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Let $m$ be a positive integer. Prove that the dihedral group $D_{4m+2}$ of order $8m+4$ contains a subgroup of order 4.

Im fairly stumped as to where to start with this one, any input would be helpful. Thanks

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If you'd prefer not to use the Sylow theorems, we can also see this simply because $4m + 2 = 2(2m + 1)$. That is, if we present $D_n$ as $D_n = \left<\sigma,\tau\mid\sigma^n = \tau^2 = 1, \tau\sigma\tau = \sigma^{-1}\right>$, then if $n = 2k$ is even, we have $2k$ "rotation" elements ($\sigma^i$, $i = 0, \ldots, 2k - 1$) and $2k$ "reflection" elements ($\sigma^i\tau$, $i = 0, \ldots, 2k - 1$), so we can take $H = \{e, \sigma^k, \tau, \sigma^k\tau\}$ as the subgroup of order $4$, which is easily verified to be a subgroup.

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  • $\begingroup$ @Stahl I havent seen sylows theorem yet so this is of great help! $\endgroup$ – bobdylan Feb 21 '13 at 15:36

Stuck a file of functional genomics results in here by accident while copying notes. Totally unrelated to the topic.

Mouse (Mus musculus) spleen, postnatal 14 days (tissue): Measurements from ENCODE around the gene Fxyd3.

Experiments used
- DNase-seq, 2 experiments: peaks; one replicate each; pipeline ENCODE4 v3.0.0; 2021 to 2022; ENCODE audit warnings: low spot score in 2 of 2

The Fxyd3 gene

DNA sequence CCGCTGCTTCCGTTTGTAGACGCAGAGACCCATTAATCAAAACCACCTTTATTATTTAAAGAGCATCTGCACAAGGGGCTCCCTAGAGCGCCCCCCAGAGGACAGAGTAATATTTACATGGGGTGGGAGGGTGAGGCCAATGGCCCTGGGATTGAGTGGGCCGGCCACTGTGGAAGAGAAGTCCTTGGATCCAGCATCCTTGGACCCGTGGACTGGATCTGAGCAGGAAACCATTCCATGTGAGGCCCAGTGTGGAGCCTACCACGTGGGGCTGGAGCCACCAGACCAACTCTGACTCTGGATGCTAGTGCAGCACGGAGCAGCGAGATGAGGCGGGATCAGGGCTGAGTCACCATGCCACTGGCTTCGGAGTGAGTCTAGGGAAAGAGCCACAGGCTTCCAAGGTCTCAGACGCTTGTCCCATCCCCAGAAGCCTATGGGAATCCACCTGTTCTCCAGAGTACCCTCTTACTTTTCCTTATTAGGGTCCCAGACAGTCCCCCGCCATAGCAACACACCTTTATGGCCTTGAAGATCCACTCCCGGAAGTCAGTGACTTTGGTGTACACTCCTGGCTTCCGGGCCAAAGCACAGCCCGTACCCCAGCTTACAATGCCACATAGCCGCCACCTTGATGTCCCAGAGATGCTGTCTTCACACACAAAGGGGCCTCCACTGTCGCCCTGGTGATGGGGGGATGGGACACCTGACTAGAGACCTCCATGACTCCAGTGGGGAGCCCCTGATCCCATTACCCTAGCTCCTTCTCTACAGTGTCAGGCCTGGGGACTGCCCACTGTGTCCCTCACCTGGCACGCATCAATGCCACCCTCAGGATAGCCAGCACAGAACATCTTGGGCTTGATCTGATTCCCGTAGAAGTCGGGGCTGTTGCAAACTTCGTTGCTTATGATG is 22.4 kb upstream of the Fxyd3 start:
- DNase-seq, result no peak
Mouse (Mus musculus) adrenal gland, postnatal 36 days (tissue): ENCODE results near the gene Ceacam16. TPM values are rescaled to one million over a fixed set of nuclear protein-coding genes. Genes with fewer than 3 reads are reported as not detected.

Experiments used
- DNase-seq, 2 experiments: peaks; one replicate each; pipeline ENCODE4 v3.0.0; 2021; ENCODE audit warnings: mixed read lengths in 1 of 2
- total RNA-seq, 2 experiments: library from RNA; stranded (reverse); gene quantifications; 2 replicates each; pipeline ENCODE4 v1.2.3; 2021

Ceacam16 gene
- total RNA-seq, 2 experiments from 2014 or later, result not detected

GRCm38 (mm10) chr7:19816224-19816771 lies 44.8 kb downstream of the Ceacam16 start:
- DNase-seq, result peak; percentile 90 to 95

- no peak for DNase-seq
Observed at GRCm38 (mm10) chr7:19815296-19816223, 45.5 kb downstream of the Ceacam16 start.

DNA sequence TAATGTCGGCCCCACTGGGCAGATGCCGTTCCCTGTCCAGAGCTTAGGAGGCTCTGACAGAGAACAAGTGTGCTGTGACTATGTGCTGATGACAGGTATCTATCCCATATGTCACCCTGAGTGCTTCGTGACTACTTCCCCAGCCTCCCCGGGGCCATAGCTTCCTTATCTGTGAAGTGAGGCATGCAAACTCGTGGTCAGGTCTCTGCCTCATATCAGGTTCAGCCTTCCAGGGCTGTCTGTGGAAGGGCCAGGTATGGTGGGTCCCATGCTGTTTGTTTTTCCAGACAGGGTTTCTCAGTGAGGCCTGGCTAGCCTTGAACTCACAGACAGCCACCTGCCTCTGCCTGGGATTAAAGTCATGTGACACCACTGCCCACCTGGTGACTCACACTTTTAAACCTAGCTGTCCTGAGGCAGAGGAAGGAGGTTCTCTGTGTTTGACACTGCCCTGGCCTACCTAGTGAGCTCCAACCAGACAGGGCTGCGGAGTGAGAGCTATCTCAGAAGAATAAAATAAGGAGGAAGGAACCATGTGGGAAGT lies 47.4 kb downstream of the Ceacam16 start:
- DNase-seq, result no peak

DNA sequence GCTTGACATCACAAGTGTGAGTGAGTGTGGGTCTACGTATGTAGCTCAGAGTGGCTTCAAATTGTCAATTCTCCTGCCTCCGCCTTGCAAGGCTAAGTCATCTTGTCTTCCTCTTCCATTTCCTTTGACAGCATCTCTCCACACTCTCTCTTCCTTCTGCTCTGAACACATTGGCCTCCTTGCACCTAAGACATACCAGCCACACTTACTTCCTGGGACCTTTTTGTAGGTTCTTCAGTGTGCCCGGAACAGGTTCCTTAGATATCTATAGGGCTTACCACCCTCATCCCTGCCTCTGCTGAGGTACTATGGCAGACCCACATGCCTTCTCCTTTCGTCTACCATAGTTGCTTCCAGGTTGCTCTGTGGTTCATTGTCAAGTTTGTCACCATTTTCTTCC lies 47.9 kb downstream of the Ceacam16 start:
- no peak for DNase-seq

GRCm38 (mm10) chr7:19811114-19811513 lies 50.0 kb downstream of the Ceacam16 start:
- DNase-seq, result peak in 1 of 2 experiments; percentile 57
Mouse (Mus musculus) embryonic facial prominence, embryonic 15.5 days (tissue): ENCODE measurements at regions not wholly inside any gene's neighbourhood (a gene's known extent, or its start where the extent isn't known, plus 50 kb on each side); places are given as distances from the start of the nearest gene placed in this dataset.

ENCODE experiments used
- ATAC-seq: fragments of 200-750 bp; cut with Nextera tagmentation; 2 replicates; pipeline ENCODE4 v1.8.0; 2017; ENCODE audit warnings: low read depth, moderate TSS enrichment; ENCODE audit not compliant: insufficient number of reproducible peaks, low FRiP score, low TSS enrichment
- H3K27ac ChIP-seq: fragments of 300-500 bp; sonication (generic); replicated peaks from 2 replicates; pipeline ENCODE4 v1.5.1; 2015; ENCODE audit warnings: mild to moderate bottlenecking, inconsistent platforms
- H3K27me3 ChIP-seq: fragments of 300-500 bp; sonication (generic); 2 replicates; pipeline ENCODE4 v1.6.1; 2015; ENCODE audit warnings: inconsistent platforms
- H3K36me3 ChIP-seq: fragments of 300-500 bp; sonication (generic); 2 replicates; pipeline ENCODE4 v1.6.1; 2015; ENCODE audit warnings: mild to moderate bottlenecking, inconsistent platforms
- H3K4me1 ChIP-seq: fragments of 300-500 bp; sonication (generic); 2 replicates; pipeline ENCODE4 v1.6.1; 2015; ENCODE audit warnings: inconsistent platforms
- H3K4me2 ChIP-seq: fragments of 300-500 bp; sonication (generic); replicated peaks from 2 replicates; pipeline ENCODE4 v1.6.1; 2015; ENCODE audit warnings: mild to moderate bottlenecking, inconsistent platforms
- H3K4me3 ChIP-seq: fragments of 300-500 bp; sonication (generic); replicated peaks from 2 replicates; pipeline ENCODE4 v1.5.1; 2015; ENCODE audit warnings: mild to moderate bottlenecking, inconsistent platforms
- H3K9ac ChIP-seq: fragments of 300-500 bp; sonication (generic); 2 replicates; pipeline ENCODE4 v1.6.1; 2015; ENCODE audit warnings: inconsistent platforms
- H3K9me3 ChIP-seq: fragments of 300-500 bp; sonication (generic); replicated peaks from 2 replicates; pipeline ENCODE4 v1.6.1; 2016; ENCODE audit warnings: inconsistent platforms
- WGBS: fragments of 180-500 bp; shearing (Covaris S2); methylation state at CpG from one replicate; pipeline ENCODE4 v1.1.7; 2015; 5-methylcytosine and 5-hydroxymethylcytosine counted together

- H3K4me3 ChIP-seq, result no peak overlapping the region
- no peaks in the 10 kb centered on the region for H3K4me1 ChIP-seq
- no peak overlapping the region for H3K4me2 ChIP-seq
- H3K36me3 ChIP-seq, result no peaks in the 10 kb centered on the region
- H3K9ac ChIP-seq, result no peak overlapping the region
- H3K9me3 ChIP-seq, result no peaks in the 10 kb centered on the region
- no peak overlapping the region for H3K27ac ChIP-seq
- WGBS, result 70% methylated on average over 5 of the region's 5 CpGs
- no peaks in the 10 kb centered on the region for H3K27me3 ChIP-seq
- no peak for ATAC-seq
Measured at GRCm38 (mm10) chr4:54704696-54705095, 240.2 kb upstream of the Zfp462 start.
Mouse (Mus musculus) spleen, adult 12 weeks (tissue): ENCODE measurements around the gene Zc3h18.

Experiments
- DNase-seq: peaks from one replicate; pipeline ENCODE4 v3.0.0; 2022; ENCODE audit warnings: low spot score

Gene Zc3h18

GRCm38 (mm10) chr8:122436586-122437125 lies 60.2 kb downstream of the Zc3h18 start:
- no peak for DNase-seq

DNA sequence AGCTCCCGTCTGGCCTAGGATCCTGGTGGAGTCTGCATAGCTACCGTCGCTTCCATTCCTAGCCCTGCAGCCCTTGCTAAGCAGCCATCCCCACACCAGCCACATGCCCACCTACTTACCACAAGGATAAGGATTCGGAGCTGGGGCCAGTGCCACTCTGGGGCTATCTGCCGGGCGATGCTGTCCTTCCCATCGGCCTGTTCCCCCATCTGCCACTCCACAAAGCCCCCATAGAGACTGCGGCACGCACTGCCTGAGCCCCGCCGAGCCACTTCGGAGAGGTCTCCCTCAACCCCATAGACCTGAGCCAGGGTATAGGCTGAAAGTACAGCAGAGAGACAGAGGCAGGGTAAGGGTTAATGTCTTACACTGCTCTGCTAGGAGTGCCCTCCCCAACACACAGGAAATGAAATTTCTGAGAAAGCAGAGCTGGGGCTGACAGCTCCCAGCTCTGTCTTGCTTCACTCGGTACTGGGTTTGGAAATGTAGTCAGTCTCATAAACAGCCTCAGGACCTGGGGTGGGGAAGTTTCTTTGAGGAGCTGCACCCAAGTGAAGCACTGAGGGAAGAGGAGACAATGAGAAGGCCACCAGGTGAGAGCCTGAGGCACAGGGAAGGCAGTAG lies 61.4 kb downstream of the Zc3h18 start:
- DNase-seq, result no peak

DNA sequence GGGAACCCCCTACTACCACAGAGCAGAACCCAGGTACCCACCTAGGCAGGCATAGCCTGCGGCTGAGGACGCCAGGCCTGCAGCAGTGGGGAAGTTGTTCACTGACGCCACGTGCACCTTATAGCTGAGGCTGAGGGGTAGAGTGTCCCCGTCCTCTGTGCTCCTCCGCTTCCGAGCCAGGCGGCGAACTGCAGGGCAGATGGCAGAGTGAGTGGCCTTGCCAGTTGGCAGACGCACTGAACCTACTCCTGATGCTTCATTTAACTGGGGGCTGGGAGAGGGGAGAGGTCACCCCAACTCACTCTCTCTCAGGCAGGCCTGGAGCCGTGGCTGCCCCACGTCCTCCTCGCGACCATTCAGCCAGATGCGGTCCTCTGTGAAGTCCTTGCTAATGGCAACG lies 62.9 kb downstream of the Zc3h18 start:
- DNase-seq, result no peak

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Since it is of order $4(2m+1)$, it contains a Sylow-2-subgroup, of order =$4$.

Edit:
The first Sylow-theorem states that, if $p^m$ is the highest power of $p$ which divides the order of $G$, then $G$ contains a subgroup of order $p^m$. In our case, the highest power of $2$ dividing the order of $G$ is simply $4$, hence the result.

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  • $\begingroup$ Am I being ambiguous? $\endgroup$ – awllower Feb 21 '13 at 4:42
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    $\begingroup$ Your answer looks good to me. I've provided an alternative solution that works without Sylow theory, in case @bobdylan hasn't seen those theorems yet (although it assumes knowledge of a certain presentation of $D_n$). $\endgroup$ – Stahl Feb 21 '13 at 4:46

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